And if Mr. Greene is reticent about betraying the privacy of others, he is almost swaggeringly willing to inform on himself—his suicidal moods, his manic-depressive swings, his attraction to drugs, sex, liquor and physical danger—in sum, his many "ways of escape."…
Yet what I found most consistently interesting about "Ways of Escape" is Mr. Greene's running commentary on the craft of writing. The book could well serve neophyte authors as an instruction manual on writing and reading fiction—on the distinction between prose and poetry, on how to develop imaginary characters from real ones, on how to give the Unconscious sufficient sway, on researching exotic locales, on distinguishing between what a book is saying and what its characters are saying, on the art of developing a story from fragmentary impressions—all related to specific incidents in Mr. Greene's own writing career.
But there's a deeper, less practical point to all the talk about art. What "Ways of Escape" is really about is how the author's experience gets translated into fiction. And in a way this is a good deal more personal and revealing than the most intimate autobiography he could have written.
Christopher Lehmann-Haupt, in a review of "Ways of Escape," in The New York Times (© 1981 by The New York Times Company; reprinted by permission), January 8, 1981, p. C22.
"A Sort of Life," the first volume of Graham Greene's autobiography, was not equivocal in its title alone. Depicted there was a typical Georgian childhood among the British intellectual middle class, a world of nannies, eccentric aunts and uncles, doting if remote parents who fostered an early love of literature, unhappy school experiences followed by an Oxford education: in short, the world depicted—with some variations—in Cyril Connolly's "Enemies of Promise," in Evelyn Waugh's "A Little Learning," in Peter Quennell's "The Marble Foot." Typical, perhaps, yet hardly complacent; on several occasions in his youth, the author claimed, he had played Russian roulette with a loaded revolver discovered in his brother's cupboard.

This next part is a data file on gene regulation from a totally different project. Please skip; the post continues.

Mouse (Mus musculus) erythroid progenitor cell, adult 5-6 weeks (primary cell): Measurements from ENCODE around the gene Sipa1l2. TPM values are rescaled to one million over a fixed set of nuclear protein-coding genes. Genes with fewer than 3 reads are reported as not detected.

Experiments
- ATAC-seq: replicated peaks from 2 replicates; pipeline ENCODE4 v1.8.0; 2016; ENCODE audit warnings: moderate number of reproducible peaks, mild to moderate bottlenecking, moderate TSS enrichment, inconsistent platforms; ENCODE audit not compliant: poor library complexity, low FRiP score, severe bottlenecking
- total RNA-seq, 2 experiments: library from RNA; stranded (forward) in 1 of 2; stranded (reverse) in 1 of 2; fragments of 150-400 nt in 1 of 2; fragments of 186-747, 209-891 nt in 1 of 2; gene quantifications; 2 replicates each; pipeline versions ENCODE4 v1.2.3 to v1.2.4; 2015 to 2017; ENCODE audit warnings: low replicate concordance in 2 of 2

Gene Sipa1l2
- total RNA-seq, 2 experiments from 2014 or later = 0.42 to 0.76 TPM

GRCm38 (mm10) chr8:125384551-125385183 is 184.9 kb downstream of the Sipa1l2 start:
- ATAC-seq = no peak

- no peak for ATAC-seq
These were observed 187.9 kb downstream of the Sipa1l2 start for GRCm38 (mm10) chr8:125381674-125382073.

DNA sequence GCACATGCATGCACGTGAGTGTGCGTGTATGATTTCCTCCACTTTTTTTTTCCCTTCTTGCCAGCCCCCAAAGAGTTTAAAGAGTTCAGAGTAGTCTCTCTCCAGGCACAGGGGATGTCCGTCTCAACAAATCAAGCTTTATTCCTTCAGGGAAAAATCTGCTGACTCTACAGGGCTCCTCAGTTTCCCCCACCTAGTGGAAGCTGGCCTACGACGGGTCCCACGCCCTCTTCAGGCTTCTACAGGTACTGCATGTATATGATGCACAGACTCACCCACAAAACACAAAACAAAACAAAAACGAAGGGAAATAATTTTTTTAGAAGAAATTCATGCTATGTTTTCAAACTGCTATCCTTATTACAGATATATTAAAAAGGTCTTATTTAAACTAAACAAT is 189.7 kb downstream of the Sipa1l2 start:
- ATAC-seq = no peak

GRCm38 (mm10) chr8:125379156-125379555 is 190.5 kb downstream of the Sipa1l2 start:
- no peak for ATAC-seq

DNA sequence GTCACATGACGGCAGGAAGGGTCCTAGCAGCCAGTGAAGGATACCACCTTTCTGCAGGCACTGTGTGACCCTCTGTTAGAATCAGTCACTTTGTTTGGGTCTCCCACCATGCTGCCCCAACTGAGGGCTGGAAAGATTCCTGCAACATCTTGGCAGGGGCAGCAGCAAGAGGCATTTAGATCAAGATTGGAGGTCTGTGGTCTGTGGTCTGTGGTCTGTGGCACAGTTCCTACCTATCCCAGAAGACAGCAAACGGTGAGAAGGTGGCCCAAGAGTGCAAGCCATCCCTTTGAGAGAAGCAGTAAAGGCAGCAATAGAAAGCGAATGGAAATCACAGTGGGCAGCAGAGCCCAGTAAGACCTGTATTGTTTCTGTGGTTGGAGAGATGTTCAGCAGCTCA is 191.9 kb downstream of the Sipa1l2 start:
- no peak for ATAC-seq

No self-respecting writer would lay claim to a happy childhood, but the image of a 19-year-old boy wandering out to a meadow and applying a pistol to his head has always seemed to me implausible, melodramatic in a way Greene's novels rarely are. Yet reading ["Ways of Escape," the] sequel to "A Sort of Life," I found myself persuaded by his claim to a flirtation with suicide. The figure portrayed in "Ways of Escape" is a "manic-depressive temperament" who "enjoyed" the London blitz because it provoked a "sense of insecurity"; who found in Indochina during the troubled 1950's "that feeling of exhilaration which a measure of danger brings to the visitor with a return ticket"; whose incessant quest for adventure has served the same purpose as those suspense-charged afternoons when he spun the chamber of his revolver and waited for a click or an explosion: "escape from boredom, escape from depression."
Greene's compulsion to visit the most troubled corners of the world—Vietnam in the years of French occupation; Malaya in the early 1950's, during the Communist insurrections against the British; Kenya during the Mau Mau rebellion; a leper colony in the last days of the Belgian Congo—may have been a way of "tempting the end to come," but it had a literary motive as well. Just as Dostoyevsky seemed to draw inspiration from the threat of...
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Ways of Escape makes one feel, yet again, how much a writer of the Thirties Greene is. The work he did in that decade, from Stamboul Train (1932), England Made Me (1935), A Gun for Sale (1936) to Brighton Rock (1938), The Lawless Roads (1939), and The Power and the Glory (1940), is not his best; much of it is overwritten, besotted with a rhetorical extravagance taken over from Conrad's The Arrow of Gold. But if not his best work, it is his most typical, producing his major themes, situations, and images.
Greene's mind, like Auden's during the same decade, was appeased mainly by lurid occasions. The imagery common to Greene, Auden, Isherwood, MacNeice, and Spender is of frontiers, maps, passports, an atmosphere not of death, Juliet's tomb, but of terror, mostly sought for its frisson…. The enjoyment of insecurity, fear, and terror, sought as an escape from boredom and depression, is one of Greene's themes in Ways of Escape. When we accept the force of it in him, we find ourselves revising our sense of Auden and his friends; reading Look, Stranger! and Letters from Iceland as rituals against boredom, not merely against the public nightmare, dread, and war.